The Georgetown Americas Institute’s Latin America in the Global Economy (LAGE) program is a multiyear initiative to advance research and promote dialogue within the academy and with governments, the private sector, and civil society around the most critical economic challenges facing the region. A critical focus will be the emerging position of Latin America and the Caribbean (LAC) in a new global economic trade architecture characterized by deep structural changes.
In 2023 with the support of CAF - Development Bank of Latin America, the LAGE program will support a one-year research effort focused on untapped opportunities in global value chains (GVCs). The global economy is changing, bringing new challenges and opportunities for Latin America and the Caribbean (LAC). LAC is emerging from a COVID-19 crisis that led to one of the most dire recessions in its economic history, and the Russian invasion of Ukraine added to the gravity of the situation. Even before these shocks, there was already debate about the extent to which the world economy had been disrupted and entered a new phase of de-globalization with governments around the world reacting by recalibrating their trade and integration policy strategies.
In this context, there are high expectations in some policy circles around a potential reorganization of global value chains (GVCs) with the reshoring and nearshoring of manufacturing and service sector jobs. Driven by a flight to resilience and timeliness and changes in technology and labor costs—all accelerated by trade tensions with China, the COVID-19 shock and the invasion of Ukraine—this reorganization is expected to allow the region to overcome its historically low participation in GVCs. Recently, national security and geopolitical concerns have been added to the discourse on GVCs with concepts such as friendshoring.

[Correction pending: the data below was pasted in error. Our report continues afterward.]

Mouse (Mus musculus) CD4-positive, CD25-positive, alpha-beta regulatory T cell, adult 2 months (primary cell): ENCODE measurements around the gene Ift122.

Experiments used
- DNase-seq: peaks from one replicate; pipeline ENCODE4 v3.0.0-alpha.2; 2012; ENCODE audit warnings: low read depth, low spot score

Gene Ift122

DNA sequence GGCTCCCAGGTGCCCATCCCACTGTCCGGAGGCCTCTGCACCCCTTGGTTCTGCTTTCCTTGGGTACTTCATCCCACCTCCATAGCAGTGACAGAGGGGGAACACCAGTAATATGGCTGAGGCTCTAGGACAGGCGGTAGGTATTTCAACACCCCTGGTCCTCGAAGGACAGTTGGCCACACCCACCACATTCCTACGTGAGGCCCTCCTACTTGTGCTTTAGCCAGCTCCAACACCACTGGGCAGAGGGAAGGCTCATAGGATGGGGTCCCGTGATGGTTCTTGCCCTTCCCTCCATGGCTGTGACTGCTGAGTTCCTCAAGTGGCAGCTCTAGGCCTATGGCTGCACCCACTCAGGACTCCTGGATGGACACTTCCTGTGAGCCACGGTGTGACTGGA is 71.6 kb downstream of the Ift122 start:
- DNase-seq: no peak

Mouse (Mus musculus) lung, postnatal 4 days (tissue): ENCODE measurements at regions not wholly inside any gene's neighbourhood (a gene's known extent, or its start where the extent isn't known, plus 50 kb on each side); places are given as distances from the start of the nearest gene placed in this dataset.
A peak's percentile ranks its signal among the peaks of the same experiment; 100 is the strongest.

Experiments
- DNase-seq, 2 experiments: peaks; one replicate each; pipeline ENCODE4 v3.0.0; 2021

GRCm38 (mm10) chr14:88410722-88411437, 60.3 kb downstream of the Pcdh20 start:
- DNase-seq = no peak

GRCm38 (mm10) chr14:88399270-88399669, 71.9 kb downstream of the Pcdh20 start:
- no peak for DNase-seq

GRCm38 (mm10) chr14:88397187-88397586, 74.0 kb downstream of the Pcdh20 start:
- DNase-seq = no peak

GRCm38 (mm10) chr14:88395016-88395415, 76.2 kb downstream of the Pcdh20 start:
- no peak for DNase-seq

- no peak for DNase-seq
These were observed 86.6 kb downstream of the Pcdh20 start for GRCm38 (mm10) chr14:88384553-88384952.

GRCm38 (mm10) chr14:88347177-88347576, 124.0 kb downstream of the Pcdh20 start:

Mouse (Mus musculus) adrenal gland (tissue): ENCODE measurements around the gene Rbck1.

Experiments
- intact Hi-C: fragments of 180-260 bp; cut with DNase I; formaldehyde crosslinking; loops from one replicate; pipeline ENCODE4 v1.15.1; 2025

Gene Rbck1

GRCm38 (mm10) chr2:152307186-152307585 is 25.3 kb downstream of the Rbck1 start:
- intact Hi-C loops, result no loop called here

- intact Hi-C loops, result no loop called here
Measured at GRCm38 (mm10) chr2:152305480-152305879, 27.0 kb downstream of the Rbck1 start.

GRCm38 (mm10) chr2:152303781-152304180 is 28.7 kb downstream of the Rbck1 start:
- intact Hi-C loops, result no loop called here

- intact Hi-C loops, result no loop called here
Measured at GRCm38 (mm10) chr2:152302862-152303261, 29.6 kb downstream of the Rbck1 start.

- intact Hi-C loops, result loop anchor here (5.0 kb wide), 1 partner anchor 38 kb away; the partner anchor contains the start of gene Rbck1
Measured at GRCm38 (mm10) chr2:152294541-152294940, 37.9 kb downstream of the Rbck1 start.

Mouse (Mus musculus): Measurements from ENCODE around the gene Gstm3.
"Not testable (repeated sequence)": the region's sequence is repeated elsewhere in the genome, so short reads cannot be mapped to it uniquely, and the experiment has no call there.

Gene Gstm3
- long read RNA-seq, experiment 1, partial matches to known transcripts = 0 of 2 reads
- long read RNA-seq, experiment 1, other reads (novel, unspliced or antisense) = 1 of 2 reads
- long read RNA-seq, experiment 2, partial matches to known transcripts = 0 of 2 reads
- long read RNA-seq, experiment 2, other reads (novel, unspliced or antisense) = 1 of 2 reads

There is, however, considerable uncertainty about this process of reorganization of GVCs and its likely impacts on LAC. If countries in the region want to seize the opportunities created by these changes, they still need to deepen their integration in the global markets and access world-class inputs and technologies, and in addition invest in high quality infrastructure, modern logistics, and sound regulatory practices.
To address these critical questions for LAC the Georgetown Americas Institute and CAF-Development Bank of Latin America have collaborated to launch a joint research program on Latin America: Untapped Opportunities in Global Value Chains. This program will bring together a group of highly recognized LAC experts to address knowledge gaps in existing research and ensure its relevance for policy discussions and private sector strategies. The program will consist of six studies, combining different methodological approaches, to provide a comprehensive assessment of LAC participation in GVCs and its potential and readiness to face a new emerging policy environment regarding the evolution of GVCs.
Latin America’s Untapped Opportunities in Global Value Chains: The Case of ADD Countries
- Authors: Alberto Trejos, Jorge Cornick
- The COVID-19 pandemic, U.S.-China trade war, and geopolitical tensions have exposed the fragilities of global value chains, leading to discussions of reallocation of operations. This context presents new opportunities for increased and improved GVC participation for Alliance for Development in Democracy (ADD) countries, which are relatively small economies. The study focuses on three ADD countries—Costa Rica, Dominican Republic, and Panama—to explore untapped opportunities for increased participation in GVCs, identify obstacles, and propose practical next steps. The study uses economic complexity logic, expert opinions from multinational corporations and policymakers, and specific proposals to eliminate the identified barriers needed to fully benefit from this unique opportunity.
Nearshoring: Possible Scenarios of Its Size and Impact on Mexico’s Economy
- Authors: Daniel Chiquiar, Martin Tobal
- The paper will examine the events causing a geographic reconfiguration of global value chains, leading to Mexico becoming a potential host of certain production processes that were previously located elsewhere. Combining anecdotal and indirect evidence of nearshoring processes in Mexico with academic review, the article will provide an analytical framework and empirical analysis to identify sectors that could benefit the most from nearshoring decisions and assess the possible effects on sectoral and aggregate output growth. The authors will also propose relevant policy recommendations. A conceptual framework and empirical strategy will be used to analyze theoretical nearshoring opportunities, identifying the possible sectors where there is a larger likelihood of outsourcing activities shifting from China or other Asian countries towards Mexico.